The first month of 2016 was a sombre one, featuring the deaths of the musical chameleon and legend that is David Bowie and everybody’s favourite film bad guy, Alan Rickman, both aged 69 and both taken by the cruelty of cancer.
In the outpouring of grief that followed their passing, it was interesting that 69 was considered no age, ‘too young’ to die. They sadly did not make the old ‘three score years and 10’ adage from the Bible; nowadays we expect a far greater innings than that.
The national media is often full of centenarians giving their tips for a long life and the pensions industry is certainly used to reading report after report about increasing longevity. Calls to increase the state pension age are based upon this mountain of evidence, with concerns that the state funding a possible 30 years in retirement for individuals is unsustainable.
In these discussions I often hear the need for the state pension age to quickly rise to 70. I find it interesting that neither Bowie nor Rickman would have made it into retirement if the state pension age was now 70 as some would like, despite having the luxury of being in the top tier of earners in the country.
It serves as a reminder to me of how difficult the issue of longevity and retirement is. In discussions, we talk of the genuine need to increase the state pension age and how lower socio-economic groups may be more likely to ‘suffer’ as a result of any change. This seems broadly true, but the further these groups are broken down, particularly to personal circumstances, the more differences in impact are likely to be seen, making harder to achieve ‘fairness’ for all regions, job types and genders when changing the state pension age.
This fairness is a current issue in the pensions news. Recently, the House of Common’s delayed the decision to debate the increase to women’s state pension age, the rapid increase of which has been accused of being discriminatory to the women affected, who, unlike men, had only a few years to prepare for the change. However, just this week, Prime Minister David Cameron suggested the introduction of the single-tier state pension system at £155 per week will help to end gender discrimination.
January has also seen the Work and Pensions Select Committee launch a new inquiry on ‘intergenerational fairness’, looking at whether policies such as the triple-lock on pensions have caused disparity between generations.
Discussions around intergenerational fairness need to extend beyond retirement to the workplace. Older people need to be treated fairly at work and valued for the individual skills they can bring, especially as they are increasingly likely to remain as part of the workforce in later life.
Despite being past the state pension age, Bowie and Rickman were both still hard at work. Indeed, just days prior to his death, Bowie released the album Blackstar, which was well received upon its release. The outpouring of grief over both these men’s deaths was not just a case of paying due respect to their past achievements, their fans were still hungry for more. Their age was of no relevance to their output; quality is ageless.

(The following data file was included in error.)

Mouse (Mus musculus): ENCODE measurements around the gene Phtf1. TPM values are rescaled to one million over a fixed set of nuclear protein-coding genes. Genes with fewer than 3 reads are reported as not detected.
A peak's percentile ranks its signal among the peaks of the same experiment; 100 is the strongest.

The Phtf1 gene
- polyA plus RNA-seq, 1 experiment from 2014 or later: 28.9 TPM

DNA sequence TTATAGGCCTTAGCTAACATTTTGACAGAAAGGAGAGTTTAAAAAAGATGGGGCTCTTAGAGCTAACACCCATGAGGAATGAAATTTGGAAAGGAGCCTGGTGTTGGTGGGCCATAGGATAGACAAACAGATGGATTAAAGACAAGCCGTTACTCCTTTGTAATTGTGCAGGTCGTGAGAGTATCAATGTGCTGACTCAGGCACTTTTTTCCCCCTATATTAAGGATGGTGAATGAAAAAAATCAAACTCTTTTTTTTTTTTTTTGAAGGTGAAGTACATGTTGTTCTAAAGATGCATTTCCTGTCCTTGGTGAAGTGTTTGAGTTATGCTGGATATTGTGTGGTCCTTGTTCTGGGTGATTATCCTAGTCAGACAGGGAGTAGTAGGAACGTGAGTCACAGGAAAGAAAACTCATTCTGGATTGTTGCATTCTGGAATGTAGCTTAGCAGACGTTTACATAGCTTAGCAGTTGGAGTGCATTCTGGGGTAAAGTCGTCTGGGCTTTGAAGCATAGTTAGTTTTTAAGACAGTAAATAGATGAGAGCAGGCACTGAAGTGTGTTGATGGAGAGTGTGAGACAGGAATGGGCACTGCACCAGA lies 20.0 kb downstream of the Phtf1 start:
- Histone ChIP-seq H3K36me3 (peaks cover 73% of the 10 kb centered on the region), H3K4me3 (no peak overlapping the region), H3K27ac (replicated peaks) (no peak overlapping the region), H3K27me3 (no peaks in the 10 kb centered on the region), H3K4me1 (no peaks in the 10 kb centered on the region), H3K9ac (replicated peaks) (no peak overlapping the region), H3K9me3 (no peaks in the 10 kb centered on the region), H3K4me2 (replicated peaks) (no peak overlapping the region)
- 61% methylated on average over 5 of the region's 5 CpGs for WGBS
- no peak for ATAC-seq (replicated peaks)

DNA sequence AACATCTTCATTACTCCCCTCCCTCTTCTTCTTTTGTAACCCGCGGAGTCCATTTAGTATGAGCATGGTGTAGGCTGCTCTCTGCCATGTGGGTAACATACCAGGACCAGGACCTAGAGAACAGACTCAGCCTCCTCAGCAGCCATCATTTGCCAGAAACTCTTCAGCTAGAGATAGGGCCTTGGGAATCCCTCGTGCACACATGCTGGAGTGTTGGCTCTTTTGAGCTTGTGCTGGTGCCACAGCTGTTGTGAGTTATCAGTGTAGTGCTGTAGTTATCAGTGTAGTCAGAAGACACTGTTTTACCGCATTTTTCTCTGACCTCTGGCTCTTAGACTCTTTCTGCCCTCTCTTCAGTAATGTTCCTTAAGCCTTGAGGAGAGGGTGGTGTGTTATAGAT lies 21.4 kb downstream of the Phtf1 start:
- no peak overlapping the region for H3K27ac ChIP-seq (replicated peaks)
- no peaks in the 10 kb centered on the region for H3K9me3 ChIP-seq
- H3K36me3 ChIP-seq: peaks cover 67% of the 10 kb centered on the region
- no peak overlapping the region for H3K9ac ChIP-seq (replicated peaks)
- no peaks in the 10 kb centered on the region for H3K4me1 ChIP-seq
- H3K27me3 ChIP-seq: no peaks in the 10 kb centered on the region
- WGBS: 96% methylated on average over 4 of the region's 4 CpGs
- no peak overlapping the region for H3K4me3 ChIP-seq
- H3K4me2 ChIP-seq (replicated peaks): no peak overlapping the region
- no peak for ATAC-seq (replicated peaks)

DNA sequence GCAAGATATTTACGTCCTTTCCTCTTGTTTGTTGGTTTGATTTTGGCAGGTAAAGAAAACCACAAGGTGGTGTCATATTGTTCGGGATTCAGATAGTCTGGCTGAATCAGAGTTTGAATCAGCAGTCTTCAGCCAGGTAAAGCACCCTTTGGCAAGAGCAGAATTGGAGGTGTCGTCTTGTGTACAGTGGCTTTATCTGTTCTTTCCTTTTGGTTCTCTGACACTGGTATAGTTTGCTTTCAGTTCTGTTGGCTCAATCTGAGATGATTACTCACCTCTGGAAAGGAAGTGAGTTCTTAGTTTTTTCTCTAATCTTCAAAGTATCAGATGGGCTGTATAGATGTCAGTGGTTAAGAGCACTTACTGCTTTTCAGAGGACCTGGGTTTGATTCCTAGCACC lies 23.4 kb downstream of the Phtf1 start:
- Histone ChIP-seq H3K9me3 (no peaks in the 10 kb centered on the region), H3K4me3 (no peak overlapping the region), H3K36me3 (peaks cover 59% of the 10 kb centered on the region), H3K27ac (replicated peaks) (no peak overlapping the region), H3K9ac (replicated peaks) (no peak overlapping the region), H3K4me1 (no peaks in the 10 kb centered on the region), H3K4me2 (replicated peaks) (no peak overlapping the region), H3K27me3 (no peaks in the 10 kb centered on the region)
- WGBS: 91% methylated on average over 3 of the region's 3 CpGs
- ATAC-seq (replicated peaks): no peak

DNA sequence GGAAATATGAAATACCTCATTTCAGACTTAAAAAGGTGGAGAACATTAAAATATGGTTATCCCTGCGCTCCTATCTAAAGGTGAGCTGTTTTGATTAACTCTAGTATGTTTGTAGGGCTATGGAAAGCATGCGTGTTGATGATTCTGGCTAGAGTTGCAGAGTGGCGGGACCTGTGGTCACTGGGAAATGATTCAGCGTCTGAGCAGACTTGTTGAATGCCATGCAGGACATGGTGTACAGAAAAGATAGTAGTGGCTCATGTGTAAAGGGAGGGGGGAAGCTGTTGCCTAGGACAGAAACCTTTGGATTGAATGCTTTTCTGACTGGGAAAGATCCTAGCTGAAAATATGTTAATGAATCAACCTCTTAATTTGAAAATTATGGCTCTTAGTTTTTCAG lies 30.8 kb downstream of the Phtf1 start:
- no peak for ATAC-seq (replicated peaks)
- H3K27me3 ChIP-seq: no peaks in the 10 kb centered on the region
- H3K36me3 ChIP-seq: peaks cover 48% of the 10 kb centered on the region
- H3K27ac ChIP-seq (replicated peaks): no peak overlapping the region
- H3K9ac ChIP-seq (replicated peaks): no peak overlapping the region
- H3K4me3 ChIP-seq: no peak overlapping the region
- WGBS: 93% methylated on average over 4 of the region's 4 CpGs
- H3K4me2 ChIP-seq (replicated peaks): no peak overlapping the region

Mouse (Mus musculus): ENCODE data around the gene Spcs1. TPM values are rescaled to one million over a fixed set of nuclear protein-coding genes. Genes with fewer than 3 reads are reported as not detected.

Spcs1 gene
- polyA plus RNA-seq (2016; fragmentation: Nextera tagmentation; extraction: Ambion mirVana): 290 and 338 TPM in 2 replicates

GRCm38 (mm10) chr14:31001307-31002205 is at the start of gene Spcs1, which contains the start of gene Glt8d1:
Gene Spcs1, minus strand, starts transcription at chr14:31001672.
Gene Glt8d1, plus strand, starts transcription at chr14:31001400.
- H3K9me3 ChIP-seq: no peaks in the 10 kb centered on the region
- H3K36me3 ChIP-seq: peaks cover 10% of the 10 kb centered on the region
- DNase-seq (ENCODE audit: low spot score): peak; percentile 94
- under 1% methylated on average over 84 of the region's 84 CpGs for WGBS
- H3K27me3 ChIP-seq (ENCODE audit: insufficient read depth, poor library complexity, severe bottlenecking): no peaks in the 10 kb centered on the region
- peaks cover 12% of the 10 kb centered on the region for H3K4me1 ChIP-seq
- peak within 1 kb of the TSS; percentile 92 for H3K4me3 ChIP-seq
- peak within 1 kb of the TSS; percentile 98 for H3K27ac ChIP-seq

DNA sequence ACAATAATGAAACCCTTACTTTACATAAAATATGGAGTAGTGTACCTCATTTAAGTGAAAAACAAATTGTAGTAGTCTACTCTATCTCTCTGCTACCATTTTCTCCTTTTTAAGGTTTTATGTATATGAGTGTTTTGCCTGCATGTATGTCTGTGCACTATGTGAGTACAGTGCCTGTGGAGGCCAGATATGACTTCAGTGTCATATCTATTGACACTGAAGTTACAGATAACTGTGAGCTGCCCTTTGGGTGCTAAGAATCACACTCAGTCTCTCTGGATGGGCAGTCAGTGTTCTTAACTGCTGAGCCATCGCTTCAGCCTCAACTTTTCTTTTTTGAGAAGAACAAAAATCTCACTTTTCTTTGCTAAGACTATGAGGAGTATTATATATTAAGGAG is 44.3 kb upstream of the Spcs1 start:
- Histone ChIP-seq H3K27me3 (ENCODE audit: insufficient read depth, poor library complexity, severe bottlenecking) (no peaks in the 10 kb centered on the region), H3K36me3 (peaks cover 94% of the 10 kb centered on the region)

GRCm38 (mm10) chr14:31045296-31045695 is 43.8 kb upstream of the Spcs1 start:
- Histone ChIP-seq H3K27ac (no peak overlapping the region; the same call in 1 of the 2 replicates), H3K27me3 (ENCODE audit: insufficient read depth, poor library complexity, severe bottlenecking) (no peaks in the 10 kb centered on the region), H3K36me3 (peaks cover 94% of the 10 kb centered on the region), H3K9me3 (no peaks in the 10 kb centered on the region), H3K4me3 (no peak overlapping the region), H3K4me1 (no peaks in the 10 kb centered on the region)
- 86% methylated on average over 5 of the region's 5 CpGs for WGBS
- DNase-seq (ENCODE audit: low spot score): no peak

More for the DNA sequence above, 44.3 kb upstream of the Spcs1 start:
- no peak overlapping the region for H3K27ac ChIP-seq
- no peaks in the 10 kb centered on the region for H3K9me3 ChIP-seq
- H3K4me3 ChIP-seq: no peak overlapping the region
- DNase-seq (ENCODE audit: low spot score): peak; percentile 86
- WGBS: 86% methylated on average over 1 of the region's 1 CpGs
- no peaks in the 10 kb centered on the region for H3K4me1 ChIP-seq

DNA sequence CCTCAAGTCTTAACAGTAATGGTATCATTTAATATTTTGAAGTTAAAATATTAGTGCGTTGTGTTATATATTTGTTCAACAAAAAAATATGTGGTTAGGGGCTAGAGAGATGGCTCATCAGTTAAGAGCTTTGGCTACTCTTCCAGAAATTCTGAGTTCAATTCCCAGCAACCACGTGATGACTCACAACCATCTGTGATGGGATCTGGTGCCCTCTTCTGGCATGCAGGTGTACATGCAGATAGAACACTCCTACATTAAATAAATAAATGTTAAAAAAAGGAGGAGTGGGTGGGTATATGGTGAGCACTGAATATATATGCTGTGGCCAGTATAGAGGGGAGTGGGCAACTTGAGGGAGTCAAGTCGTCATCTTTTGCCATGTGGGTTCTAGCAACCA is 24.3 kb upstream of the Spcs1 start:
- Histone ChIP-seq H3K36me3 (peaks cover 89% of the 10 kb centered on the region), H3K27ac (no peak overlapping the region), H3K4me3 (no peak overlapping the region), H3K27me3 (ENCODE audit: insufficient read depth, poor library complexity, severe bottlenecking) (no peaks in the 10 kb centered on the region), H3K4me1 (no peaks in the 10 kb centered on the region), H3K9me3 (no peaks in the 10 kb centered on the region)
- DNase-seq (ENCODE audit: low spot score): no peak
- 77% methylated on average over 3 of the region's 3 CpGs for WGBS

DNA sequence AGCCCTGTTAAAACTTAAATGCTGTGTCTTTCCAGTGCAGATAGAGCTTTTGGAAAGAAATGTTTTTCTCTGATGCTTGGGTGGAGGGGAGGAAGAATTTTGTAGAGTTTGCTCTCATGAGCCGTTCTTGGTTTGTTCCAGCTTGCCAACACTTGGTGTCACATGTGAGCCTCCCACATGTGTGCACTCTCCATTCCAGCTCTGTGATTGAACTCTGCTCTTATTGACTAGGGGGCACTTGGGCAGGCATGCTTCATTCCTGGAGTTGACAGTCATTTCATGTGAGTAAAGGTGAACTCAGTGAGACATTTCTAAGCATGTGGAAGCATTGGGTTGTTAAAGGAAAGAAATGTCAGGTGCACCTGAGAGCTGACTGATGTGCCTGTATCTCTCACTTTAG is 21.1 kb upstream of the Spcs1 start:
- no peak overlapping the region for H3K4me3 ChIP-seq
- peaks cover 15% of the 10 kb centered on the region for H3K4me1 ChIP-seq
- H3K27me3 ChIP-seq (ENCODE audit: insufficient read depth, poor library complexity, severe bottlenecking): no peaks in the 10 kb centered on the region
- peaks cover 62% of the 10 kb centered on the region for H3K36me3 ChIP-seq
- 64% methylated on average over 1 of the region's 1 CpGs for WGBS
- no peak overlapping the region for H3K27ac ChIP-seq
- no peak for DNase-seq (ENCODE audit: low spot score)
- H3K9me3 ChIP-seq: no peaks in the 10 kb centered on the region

Neither Bowie nor Rickman had slunk away to a quiet retirement. They were representations of the world we live in today, where people in their 60s or 70s or older are no longer considered too old to be of use to society. The plus side to the baby boomers getting older is seeing those stars that shook the world in their younger days continuing to inspire and be role models for all generations.
I recently saw the often-considered master of comedy, Billy Connolly, perform on stage. Aged 73, dealing with Parkinson’s disease and having just overcome prostate cancer, he was as sharp and funny as ever. The crowd at the show was a broad range of ages – from those who still have to show ID at bars to those who show their bus pass for free travel. For them all, funny is funny, there is no ‘best before’ date on those that deliver the jokes.
So, there is at least a degree of ‘age-blindness’ from the consumers of the entertainment industry (this may not be the case within the entertainment industry, if the debates about quality roles on film and TV for older people and the sacking of older female newsreaders is anything to go by, but that’s a discussion for another day).
However, the next step is for older people’s output to be respected in all workplaces. Another, now ageing, legend, Robert De Niro (aged 72) explored this issue in his recent film The Intern. For those of you despairing that De Niro’s choice of roles in his old age is ‘destroying his legacy’ may in particular find the film eye opening.
The film (and arguably, De Niro in his own life) challenges the notion that older people should quietly shrink away from work, even life, and that they are not open to trying new things. Instead, with De Niro as an older intern in the film, it highlights the experience and wisdom older people can bring to a workplace, their dedication to adapt and learn new skills, and most importantly of all, the capacity for different generations to learn and benefit from each other, within work and beyond.
Older workers respected for the experience they bring, and different generations valuing the lessons each provide for the other? Now that’s a Hollywood story I would like to see come true.